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writers: Scott Lobdell, Greg Pak and Charles Soule; art: Ken Lashley

You might be asking yourself, “Wait, you guys are reviewing Superman books? And WILL is the cat doing it? What the hell is going on here?” I know, I know, I can explain. Doomed seems to be kicking off a crossover event with Supes that has a very familiar but still somewhat interesting premise which leads to…the Geoff Johns run for Superman that starts next month with Superman #32. So yes, that’s why we’re here.

As for the book itself, this isn’t a bad iteration of Superman, but even with the evolved growth and power set of Doomsday, we’ve kind of seen this story before. A few times. Instead of Doomsday being this unstoppable force that is perhaps one of the few things in the galaxy that can kill a Kyrptonian, it now has evolved into some poisonous, spontaneously combustible monster that only has to be within 100 yards of something organic to set it ablaze. It makes for a pretty high body count as Doomsday keeps reappearing around the world, ending with a confrontation where Superman to question his goal to not kill. The art is a little uneven at times. Very clean on some spots, complete chaos in others, which one assumes is supposed to mirror the destruction of Doomsday. Still, it could’ve been a little bit more consistent to help follow the action sequences.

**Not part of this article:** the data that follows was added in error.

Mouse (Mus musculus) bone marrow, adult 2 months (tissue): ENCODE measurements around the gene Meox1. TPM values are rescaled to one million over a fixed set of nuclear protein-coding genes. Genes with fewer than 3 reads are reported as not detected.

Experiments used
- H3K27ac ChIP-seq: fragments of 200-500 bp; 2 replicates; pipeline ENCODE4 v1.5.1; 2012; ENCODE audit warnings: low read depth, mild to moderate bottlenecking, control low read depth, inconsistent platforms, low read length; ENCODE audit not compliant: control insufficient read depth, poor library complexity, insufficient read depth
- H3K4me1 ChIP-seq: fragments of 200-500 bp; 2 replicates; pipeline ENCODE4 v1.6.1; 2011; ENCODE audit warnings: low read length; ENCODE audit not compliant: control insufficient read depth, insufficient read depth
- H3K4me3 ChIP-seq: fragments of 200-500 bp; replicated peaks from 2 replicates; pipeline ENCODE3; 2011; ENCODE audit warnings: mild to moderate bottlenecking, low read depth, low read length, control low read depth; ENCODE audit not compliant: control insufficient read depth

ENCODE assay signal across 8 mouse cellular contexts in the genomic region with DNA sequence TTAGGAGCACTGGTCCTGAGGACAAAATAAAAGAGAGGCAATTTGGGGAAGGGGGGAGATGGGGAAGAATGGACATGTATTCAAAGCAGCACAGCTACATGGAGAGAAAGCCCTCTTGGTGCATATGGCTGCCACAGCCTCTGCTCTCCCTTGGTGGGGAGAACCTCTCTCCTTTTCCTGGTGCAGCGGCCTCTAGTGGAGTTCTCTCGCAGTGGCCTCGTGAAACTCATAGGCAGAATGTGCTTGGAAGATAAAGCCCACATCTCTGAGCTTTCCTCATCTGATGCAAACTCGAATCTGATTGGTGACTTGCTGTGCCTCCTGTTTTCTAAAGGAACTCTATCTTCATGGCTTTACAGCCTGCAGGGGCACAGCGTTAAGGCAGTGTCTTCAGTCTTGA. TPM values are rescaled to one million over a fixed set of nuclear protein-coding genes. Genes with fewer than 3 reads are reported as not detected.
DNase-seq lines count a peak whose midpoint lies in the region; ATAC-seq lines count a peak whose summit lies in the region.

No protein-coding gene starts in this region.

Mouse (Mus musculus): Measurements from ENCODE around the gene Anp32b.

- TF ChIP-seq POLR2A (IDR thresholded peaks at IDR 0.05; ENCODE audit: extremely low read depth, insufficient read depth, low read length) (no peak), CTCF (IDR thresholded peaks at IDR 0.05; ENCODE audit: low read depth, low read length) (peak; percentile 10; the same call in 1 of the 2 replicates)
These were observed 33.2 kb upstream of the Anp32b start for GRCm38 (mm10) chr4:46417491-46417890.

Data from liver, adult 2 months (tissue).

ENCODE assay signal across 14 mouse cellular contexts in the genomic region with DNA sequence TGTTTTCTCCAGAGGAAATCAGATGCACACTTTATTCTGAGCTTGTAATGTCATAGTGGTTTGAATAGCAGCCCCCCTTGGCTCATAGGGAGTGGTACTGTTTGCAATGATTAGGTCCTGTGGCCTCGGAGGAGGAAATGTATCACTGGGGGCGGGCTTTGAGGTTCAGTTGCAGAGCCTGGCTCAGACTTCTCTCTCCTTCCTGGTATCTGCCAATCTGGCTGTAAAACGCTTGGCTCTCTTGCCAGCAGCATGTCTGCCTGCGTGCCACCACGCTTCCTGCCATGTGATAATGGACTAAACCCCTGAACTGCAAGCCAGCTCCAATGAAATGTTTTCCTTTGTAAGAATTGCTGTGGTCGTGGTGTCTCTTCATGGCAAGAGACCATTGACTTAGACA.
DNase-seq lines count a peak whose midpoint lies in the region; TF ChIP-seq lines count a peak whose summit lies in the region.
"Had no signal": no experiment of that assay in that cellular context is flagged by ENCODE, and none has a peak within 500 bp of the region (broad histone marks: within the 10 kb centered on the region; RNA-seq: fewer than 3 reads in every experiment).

Probably the most interesting aspect of the book is the meeting of the minds as they try to figure out how to deal with Doomsday ravaging the planet. Everyone gets to chime in with their opinions including Luthor who’s solution for Superman to leave the planet to draw Doomsday away seems both logical and self-serving, in other words, vintage Luthor. All in all, even with a great team of writers, this one shot is adequate to start the ticking clock on Superman and begin this arc, even if it isn’t a homerun by any means.


  • William is the Editor-In-Chief, leader of the Black Knights and father of the Avatar. With Korra's attitude, not the other one.

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